Although it is recognized that a first order stream is not a living organism, the adjective "embryonic" best describes its relationship to the watershed. Therefore, the tribunal finds that intermittent or first order streams located in headwaters are best characterized as embryonic streams. While not having the distinctive and year round permanence of features associated with third, fourth and fifth order streams, the functions performed by first order streams will have an effect on downstream characteristics, by impacting on water temperature, removing sedimentation and providing nutrients while filtering out chemicals. Development of any one first order stream, even through the use of engineered solutions, will have some impact on the water temperature on the main channel, which was admitted by witnesses for the applicant, as well as the amount and quality of nutrients available to the biotic community. Dr. Brown did not admit this latter impact, but the tribunal finds that the piping, retention and detention pond would not be capable of both removing the sedimentation to the same degree as the land in its natural state and more particularly, does not provide sufficient opportunity for the decomposition of plant life and micro-organisms to take place and enter the main channel of the West Rainbow Creek. This impact is significant in that, being a first order stream within the headwaters, the role it plays within the watercourse is precariously fragile. The elimination of the nutrient discharge and uptake function, as well as increased sedimentation, will play a large role in changing the character of the main channel, the extent to which is unknown. However, if the type of proposed filling were allowed, and were generalized to many or a majority of first order streams, the quality of the water and the biological community found within the main channel will be degraded. There is no known means by which an alternative process can be added within the main channel to replace the functions described above or remediate their impact.
No model was presented at the hearing to indicate a threshold for intrusion into the watershed beyond which development should not be allowed. In the absence of such a model, the tribunal finds that it is appropriate to apply a precautionary principle to development involving first order and intermittent streams within the headwaters of a watercourse, so that, in the absence of calculation of a threshold or demonstration of no net impact, development within such land should not proceed. This precautionary principle is applied in recognition of the integral role of water in environmental and human health.
For purposes of clarity, it must be stated that the jurisdiction of any conservation authority arises by virtue of a legislative mandate which is directly concerned with specific watersheds. Dr. Brown questioned the jurisdiction of the MTRCA over the subject lands suggesting that, if taken to the extreme, would support it exercising jurisdiction over any swale or undulation in the landscape. The tribunal is satisfied that the subject lands are properly within the jurisdiction of the MTRCA, and these findings should in no way be construed as giving any conservation authority a mandate to regulate green space. These findings are limited to lands which are scheduled pursuant to regulations made under the Conservation Authorities Act and are only applicable in connection with proposed development within a watershed.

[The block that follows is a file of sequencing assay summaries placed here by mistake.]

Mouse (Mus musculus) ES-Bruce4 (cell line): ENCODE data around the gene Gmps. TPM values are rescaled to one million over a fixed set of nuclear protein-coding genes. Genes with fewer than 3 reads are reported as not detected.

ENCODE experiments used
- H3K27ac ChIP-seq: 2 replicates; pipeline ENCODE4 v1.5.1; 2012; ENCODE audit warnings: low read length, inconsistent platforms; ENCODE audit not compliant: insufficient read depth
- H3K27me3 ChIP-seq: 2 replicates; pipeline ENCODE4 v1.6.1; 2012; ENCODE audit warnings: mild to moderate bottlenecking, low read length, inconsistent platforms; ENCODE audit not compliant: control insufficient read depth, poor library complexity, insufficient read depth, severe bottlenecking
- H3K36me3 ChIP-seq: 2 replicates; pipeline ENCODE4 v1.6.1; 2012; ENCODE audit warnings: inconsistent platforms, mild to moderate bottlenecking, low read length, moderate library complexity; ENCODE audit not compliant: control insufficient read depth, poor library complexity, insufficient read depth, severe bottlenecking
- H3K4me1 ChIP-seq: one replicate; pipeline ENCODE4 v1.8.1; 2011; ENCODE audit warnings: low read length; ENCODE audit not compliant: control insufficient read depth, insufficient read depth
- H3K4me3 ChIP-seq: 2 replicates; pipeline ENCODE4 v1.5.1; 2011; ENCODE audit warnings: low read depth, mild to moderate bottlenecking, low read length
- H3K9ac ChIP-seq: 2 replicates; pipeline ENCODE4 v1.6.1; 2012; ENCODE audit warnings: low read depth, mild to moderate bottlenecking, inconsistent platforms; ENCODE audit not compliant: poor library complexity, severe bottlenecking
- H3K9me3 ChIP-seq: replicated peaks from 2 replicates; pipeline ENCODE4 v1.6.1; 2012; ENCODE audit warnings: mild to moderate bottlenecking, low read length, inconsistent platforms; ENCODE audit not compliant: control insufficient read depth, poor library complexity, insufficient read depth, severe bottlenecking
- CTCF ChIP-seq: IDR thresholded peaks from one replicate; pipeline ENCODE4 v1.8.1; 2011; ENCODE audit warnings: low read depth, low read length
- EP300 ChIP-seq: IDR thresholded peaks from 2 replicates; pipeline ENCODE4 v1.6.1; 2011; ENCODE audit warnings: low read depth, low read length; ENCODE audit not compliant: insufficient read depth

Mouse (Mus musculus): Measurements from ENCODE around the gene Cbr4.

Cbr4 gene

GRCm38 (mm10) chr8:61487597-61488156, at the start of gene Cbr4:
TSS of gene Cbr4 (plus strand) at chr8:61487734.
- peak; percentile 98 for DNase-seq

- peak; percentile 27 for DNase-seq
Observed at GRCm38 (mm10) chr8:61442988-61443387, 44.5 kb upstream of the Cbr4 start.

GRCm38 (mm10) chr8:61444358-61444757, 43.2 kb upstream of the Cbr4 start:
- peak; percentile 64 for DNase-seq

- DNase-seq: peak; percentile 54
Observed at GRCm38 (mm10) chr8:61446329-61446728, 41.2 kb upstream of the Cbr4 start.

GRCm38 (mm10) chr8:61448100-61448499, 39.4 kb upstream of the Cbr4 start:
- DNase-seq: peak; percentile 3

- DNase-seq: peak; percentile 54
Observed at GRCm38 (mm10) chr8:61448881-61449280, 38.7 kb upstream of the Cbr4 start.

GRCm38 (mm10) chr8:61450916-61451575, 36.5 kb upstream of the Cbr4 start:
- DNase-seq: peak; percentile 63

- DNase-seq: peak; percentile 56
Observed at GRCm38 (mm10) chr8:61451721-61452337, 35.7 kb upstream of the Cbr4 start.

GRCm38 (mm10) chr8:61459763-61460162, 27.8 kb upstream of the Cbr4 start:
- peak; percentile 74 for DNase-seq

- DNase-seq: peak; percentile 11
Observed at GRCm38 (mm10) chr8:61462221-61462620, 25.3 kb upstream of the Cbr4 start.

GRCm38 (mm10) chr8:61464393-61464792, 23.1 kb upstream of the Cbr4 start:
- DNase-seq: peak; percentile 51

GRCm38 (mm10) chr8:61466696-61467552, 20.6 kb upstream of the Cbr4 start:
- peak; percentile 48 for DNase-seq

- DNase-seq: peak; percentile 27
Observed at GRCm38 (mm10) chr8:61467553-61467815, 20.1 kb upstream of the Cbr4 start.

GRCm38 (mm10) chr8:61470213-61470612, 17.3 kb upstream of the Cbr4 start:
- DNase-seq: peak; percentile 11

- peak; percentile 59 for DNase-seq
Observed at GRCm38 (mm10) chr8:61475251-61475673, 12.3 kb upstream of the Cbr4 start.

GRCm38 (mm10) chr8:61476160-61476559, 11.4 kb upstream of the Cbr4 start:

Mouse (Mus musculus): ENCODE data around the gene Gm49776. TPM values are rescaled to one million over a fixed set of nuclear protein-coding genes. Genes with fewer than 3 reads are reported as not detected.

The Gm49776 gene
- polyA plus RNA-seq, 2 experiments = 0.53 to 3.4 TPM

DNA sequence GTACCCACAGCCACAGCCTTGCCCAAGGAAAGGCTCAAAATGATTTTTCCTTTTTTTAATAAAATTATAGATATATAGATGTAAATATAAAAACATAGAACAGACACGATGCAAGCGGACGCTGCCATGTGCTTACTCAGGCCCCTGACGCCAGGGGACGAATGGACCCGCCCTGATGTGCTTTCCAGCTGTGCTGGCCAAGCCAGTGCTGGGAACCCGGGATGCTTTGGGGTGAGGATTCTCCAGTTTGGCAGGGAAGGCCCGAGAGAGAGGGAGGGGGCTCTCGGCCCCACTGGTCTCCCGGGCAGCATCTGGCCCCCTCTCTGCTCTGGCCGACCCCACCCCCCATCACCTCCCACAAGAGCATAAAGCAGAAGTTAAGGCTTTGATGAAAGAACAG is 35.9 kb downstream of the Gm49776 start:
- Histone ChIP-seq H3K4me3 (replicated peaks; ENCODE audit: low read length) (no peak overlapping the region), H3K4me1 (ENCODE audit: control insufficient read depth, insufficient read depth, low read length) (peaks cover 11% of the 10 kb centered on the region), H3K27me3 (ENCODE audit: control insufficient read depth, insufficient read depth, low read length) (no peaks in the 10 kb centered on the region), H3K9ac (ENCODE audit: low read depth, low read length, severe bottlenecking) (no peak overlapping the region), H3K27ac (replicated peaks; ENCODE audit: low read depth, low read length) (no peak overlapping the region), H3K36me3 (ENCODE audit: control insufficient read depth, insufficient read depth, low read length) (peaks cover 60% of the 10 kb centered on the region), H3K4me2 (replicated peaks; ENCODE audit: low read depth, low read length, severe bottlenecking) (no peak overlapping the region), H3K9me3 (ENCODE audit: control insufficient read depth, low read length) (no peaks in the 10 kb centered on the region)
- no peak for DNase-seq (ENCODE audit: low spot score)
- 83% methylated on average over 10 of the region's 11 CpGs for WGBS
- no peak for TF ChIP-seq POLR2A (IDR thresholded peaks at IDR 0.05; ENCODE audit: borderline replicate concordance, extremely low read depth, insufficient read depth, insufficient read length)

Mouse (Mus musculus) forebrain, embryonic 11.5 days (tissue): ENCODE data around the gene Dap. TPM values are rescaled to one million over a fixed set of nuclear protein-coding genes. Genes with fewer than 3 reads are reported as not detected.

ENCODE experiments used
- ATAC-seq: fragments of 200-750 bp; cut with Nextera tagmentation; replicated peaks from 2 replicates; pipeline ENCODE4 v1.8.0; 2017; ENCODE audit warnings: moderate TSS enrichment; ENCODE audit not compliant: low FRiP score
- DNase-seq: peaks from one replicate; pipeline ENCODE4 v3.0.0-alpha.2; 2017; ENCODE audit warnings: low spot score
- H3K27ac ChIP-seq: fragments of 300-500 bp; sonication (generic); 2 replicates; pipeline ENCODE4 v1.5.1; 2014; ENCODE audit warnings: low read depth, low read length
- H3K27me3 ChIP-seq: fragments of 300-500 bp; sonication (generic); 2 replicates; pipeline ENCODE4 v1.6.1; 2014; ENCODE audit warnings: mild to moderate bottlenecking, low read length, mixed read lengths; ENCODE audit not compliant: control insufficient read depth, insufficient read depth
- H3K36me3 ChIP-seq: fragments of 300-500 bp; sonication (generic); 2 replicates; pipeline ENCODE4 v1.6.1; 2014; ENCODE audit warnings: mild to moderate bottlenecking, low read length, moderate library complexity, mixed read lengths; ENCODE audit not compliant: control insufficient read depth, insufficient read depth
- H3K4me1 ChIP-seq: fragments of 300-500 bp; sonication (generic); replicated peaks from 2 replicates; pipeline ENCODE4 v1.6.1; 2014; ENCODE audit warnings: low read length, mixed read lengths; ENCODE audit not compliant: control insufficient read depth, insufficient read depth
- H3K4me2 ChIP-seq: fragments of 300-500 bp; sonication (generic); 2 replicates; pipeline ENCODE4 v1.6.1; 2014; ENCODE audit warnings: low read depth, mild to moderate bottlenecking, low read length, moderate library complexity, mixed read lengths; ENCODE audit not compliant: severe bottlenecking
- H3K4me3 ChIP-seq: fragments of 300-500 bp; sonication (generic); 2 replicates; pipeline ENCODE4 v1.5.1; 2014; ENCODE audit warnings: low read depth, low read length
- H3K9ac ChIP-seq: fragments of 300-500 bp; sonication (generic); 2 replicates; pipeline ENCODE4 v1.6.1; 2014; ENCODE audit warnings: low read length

More than anywhere else in the watershed, headwaters must be regarded as fragile. Due to their relatively undifferentiated characteristics, the role that they play within the ecosystem of the watershed is prone to be understated and minimized. However, being the earliest opportunity for intrusion which causes minuscule changes in the characteristics of the watershed, the impacts are found to be far reaching.
As discussed above, permitted intrusions into any drainage area will impact on water temperatures and nutrient loading, notwithstanding engineered solutions. The tribunal finds that the proposal does not alleviate concerns regarding sedimentation. Cumulatively, even within a short distance, temperature, availability of nutrients and sedimentation will demonstrably change the micro-environment of the stream to affect the natural biological communities. Changes to the stream characteristics within the headland reaches will be compounded throughout the watershed, as each level in the foodchain and biological communities is exposed to altered circumstances.
The impact of potential flooding was only touched on in the hearing. However, the fact that flooding concerns are minimal in headland areas, and more particularly on the subject lands, is not sufficient to alleviate concerns for the system with respect to flooding. The respondent submitted that sedimentation has the potential to alter the terrain sufficiently downstream to expose areas to flooding which currently are not considered in risk assessment calculations. The tribunal finds that these concerns are warranted. The appellant's evidence concerning sedimentation was not persuasive and the tribunal finds that the long term effects of the sediment entering the main channel of the West Rainbow Creek is of sufficient concern that is has not been irrevocably proved that the downstream will not be significantly altered, thereby exposing lands not currently floodprone to flooding.